TypeError: can only join an iterable

I'm trying to convert a list of integers to string. And it shows me the above error. What am I doing wrong?

Expected output: 10,5,78

for i in l:
  • 3
    As the error message says, s.join "can only join an iterable". Is the i an iterable? No, it's an integer, and integers cannot be iterated over. You can just do s = str(l)[1:-1], for example
    – ForceBru
    Jan 4, 2020 at 14:18
  • 2
    l = [10,5,78]; ",".join([str(i) for i in l])
    – moo
    Jan 4, 2020 at 14:23
  • 2
    @VishalPallikonda, it converts l to the string "[10, 5, 78]" and returns its characters except the first (1) and the last (-1) ones (the brackets). The [1:-1] syntax is called slicing
    – ForceBru
    Jan 4, 2020 at 14:26
  • 1
    You just need s = ''.join(str(_) for _ in l) or s = ','.join(str(_) for _ in l), if you want the numbers comma separated.
    – accdias
    Jan 4, 2020 at 14:30
  • 1
    @Tim, the output is very close, though (I'm 90% sure the spaces don't matter that much here), and it's simple to make it match the desired output exactly: str(l)[1:-1].replace(' ', '')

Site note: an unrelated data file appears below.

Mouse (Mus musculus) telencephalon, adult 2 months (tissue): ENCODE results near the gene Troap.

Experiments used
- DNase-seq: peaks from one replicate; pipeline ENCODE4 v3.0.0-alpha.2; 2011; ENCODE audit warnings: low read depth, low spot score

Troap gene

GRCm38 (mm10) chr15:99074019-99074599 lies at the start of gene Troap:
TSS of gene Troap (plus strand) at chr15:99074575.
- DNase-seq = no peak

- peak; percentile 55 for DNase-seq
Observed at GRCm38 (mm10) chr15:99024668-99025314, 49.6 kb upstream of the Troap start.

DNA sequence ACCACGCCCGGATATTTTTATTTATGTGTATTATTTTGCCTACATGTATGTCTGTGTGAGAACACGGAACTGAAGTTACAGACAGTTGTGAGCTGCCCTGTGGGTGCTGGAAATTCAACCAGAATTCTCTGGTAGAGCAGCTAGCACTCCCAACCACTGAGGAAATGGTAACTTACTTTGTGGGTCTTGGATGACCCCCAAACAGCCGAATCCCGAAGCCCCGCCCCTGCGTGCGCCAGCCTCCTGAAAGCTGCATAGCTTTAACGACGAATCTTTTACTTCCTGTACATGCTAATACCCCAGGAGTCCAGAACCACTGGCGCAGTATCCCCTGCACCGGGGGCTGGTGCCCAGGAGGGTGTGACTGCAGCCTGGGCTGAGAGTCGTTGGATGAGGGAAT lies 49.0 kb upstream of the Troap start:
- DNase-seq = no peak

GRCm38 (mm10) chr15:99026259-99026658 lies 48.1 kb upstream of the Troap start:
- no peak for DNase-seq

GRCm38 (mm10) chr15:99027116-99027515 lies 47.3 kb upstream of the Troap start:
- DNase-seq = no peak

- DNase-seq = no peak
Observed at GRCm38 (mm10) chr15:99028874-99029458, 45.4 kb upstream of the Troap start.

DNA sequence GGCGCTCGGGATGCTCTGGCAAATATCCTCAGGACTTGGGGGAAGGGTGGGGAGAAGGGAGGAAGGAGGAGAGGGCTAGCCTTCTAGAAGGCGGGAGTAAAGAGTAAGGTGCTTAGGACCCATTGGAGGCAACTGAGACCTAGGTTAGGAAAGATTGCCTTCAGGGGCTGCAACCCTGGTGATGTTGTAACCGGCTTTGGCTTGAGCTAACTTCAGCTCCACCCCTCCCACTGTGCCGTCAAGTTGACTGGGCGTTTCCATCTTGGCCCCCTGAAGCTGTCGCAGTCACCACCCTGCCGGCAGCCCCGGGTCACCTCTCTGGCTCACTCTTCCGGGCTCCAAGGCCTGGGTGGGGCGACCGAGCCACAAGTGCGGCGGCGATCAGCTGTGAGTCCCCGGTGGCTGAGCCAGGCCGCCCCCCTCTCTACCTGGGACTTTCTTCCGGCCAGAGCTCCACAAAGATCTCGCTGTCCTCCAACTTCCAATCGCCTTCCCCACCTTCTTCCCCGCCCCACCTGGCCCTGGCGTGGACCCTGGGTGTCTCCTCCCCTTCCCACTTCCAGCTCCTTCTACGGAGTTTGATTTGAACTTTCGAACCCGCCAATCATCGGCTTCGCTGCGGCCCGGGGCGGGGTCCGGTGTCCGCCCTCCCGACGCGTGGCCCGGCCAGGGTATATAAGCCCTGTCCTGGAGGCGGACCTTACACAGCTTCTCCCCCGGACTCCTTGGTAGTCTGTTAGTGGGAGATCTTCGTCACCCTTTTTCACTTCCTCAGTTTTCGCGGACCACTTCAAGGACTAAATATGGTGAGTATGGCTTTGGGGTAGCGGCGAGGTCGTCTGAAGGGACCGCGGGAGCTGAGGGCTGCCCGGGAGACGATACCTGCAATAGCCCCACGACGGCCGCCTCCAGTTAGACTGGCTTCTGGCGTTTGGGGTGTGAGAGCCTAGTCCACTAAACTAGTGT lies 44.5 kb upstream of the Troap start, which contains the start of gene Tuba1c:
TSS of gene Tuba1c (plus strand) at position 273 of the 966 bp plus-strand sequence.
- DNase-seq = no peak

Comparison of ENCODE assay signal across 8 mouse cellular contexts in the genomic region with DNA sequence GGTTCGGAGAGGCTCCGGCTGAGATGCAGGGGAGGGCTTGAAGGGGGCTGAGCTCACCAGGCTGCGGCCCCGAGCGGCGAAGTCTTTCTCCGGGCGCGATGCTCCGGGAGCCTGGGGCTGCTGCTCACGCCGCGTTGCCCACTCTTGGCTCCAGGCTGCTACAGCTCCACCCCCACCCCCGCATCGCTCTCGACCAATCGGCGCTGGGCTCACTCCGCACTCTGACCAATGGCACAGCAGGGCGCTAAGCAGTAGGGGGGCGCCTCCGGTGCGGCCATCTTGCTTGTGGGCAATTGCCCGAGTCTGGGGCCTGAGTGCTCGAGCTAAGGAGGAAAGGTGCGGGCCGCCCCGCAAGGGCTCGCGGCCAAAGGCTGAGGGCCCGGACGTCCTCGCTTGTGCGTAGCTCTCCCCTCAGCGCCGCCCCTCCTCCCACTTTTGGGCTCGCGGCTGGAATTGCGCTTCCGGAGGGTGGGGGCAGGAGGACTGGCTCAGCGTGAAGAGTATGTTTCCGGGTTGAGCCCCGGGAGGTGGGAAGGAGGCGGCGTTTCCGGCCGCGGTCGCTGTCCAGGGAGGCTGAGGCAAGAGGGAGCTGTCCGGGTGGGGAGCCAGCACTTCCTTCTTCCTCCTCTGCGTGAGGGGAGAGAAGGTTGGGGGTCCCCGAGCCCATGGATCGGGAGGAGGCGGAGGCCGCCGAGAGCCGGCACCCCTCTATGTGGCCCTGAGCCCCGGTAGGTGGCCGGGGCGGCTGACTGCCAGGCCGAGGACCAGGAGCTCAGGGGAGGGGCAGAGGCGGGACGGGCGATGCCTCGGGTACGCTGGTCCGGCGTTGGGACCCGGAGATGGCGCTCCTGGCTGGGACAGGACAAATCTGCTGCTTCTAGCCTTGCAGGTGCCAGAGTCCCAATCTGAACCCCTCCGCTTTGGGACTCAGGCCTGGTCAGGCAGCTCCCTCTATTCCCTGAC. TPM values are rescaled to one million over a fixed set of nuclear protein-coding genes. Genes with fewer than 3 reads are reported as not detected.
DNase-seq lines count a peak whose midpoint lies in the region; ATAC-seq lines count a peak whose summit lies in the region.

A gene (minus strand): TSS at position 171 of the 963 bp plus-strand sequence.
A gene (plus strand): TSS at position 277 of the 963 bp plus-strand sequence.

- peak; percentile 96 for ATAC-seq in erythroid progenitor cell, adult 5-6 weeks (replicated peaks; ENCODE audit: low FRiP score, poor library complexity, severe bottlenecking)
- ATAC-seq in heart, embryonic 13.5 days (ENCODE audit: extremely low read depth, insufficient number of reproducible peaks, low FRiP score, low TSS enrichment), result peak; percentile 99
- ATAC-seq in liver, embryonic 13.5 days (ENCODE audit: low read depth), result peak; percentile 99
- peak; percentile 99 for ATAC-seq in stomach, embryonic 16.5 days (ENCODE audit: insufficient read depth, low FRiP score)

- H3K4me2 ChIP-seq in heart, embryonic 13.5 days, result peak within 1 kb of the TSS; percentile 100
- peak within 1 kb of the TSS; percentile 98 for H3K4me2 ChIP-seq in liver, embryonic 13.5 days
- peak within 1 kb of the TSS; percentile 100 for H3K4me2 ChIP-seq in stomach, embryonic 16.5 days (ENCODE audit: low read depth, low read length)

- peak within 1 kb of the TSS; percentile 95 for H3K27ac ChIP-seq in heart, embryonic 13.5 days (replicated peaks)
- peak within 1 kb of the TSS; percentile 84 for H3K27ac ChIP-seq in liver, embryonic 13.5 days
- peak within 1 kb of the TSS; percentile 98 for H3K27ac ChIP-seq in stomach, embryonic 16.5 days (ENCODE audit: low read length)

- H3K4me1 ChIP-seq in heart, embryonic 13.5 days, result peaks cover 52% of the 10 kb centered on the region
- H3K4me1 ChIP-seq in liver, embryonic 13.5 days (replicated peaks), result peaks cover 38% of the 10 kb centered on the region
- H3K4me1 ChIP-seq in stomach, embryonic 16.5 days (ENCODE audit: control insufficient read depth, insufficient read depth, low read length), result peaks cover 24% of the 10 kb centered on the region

– ForceBru
    Jan 4, 2020 at 14:34

2 Answers 2


Join doesn’t work the way you think it works.

What join does:

",".join(["a", "b", "c"])

Gives "a,b,c". Essentially it creates a string by elements from a list with what you provided before .join, in this case it’s a comma.

So what you want can be achieved by

",".join(str(x) for x in l)

The inside expression changes the integers in list l into strings before joining them by comma.


.join() method acts on an existing string and accepts a list of strings. Join every item of the given list separated by the string acting on.

>>> l = [10, 5, 78]
>>> l = [str(i) for i in l]    # map to a list of strings
>>> s = ','.join(l)            # join all the strings separated by a comma
>>> s

Not the answer you're looking for? Browse other questions tagged or ask your own question.